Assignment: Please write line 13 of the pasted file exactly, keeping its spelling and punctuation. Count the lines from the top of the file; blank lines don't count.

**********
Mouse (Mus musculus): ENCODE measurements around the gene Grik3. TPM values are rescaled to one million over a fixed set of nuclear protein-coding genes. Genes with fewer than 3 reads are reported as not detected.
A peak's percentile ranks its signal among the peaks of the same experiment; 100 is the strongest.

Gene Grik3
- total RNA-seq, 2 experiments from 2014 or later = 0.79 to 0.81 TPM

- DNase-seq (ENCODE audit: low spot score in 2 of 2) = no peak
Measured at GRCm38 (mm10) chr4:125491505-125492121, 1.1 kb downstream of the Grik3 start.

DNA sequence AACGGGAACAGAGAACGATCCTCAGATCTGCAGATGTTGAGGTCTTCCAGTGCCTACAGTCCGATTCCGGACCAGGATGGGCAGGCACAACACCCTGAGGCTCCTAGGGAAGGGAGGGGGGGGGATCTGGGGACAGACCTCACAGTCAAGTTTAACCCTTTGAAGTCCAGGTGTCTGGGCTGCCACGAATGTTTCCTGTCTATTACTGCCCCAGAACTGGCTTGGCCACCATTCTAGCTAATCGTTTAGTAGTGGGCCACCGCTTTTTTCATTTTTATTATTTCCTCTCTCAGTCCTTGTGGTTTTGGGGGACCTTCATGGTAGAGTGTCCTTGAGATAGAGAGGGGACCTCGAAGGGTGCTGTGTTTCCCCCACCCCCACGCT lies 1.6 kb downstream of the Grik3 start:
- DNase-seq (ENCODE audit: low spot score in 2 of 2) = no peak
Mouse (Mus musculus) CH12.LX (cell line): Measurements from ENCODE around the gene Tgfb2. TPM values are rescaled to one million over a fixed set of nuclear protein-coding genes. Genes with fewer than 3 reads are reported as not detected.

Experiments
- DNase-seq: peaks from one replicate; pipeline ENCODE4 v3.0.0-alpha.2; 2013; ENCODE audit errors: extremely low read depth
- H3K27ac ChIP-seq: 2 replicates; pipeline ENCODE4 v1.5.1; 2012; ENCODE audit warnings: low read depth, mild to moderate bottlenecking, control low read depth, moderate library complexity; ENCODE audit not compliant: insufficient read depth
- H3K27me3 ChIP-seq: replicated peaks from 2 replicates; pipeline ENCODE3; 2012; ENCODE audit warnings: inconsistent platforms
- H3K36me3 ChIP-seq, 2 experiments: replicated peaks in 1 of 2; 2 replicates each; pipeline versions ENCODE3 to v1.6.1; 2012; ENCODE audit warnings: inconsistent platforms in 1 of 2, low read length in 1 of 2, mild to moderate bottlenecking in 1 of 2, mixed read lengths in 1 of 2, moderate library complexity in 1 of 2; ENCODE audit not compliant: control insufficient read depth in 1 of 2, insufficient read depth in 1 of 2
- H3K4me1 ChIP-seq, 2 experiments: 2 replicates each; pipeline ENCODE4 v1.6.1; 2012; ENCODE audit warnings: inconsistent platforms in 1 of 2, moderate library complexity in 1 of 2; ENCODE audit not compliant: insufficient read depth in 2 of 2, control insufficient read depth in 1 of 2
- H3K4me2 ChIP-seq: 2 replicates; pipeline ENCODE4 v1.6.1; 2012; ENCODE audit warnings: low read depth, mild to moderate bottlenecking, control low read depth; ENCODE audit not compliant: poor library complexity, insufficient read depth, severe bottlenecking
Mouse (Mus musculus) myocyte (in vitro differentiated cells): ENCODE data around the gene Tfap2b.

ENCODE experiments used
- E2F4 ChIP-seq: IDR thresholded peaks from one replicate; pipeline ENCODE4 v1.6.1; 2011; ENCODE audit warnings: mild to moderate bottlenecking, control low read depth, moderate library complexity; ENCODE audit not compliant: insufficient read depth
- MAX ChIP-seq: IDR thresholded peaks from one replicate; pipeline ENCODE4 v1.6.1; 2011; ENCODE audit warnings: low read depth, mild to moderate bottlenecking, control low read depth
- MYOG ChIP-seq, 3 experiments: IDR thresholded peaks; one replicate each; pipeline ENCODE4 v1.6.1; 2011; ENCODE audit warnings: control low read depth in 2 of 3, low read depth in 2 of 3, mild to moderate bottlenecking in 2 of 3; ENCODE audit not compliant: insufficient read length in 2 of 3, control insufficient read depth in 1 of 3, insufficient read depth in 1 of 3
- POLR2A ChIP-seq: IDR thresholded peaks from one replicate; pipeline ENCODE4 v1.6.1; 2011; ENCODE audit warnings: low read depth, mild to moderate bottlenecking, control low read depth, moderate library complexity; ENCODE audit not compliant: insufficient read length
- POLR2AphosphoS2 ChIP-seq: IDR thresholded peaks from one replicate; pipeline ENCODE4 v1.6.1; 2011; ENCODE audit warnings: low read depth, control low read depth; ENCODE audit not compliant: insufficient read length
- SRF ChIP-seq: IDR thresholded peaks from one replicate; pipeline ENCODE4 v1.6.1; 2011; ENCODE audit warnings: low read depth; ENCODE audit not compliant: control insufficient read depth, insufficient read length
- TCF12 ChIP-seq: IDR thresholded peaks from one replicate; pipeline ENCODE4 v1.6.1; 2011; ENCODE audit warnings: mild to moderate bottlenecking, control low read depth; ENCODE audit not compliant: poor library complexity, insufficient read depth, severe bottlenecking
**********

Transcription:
- H3K27me3 ChIP-seq: replicated peaks from 2 replicates; pipeline ENCODE3; 2012; ENCODE audit warnings: inconsistent platforms